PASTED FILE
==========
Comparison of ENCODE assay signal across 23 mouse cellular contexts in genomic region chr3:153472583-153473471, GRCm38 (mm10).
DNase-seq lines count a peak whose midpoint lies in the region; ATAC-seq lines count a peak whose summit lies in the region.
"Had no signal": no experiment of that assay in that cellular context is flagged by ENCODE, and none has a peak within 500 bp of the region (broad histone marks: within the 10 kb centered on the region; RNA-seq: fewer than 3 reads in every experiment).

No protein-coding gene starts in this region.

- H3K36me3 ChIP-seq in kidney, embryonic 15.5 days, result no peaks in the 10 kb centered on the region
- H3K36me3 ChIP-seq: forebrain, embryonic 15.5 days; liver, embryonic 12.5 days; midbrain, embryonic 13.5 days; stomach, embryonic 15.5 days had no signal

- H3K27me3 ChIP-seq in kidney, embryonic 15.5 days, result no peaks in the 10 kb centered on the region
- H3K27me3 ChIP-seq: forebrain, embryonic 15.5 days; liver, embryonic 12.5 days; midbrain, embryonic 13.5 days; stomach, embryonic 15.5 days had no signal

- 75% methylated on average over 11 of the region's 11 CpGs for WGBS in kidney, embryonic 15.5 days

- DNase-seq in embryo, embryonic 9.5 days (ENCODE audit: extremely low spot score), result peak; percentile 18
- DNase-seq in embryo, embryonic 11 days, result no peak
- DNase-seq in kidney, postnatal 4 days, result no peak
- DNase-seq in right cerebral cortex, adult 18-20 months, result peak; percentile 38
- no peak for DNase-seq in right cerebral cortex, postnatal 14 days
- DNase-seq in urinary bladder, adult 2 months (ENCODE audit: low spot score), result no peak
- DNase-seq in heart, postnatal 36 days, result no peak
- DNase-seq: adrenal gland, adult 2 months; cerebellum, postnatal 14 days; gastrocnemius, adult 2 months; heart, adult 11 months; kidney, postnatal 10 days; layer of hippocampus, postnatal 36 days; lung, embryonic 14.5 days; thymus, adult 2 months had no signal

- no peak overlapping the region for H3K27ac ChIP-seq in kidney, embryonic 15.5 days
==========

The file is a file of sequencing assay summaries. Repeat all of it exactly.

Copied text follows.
Comparison of ENCODE assay signal across 23 mouse cellular contexts in genomic region chr3:153472583-153473471, GRCm38 (mm10).
DNase-seq lines count a peak whose midpoint lies in the region; ATAC-seq lines count a peak whose summit lies in the region.
"Had no signal": no experiment of that assay in that cellular context is flagged by ENCODE, and none has a peak within 500 bp of the region (broad histone marks: within the 10 kb centered on the region; RNA-seq: fewer than 3 reads in every experiment).

No protein-coding gene starts in this region.

- H3K36me3 ChIP-seq in kidney, embryonic 15.5 days, result no peaks in the 10 kb centered on the region
- H3K36me3 ChIP-seq: forebrain, embryonic 15.5 days; liver, embryonic 12.5 days; midbrain, embryonic 13.5 days; stomach, embryonic 15.5 days had no signal

- H3K27me3 ChIP-seq in kidney, embryonic 15.5 days, result no peaks in the 10 kb centered on the region
- H3K27me3 ChIP-seq: forebrain, embryonic 15.5 days; liver, embryonic 12.5 days; midbrain, embryonic 13.5 days; stomach, embryonic 15.5 days had no signal

- 75% methylated on average over 11 of the region's 11 CpGs for WGBS in kidney, embryonic 15.5 days

- DNase-seq in embryo, embryonic 9.5 days (ENCODE audit: extremely low spot score), result peak; percentile 18
- DNase-seq in embryo, embryonic 11 days, result no peak
- DNase-seq in kidney, postnatal 4 days, result no peak
- DNase-seq in right cerebral cortex, adult 18-20 months, result peak; percentile 38
- no peak for DNase-seq in right cerebral cortex, postnatal 14 days
- DNase-seq in urinary bladder, adult 2 months (ENCODE audit: low spot score), result no peak
- DNase-seq in heart, postnatal 36 days, result no peak
- DNase-seq: adrenal gland, adult 2 months; cerebellum, postnatal 14 days; gastrocnemius, adult 2 months; heart, adult 11 months; kidney, postnatal 10 days; layer of hippocampus, postnatal 36 days; lung, embryonic 14.5 days; thymus, adult 2 months had no signal

- no peak overlapping the region for H3K27ac ChIP-seq in kidney, embryonic 15.5 days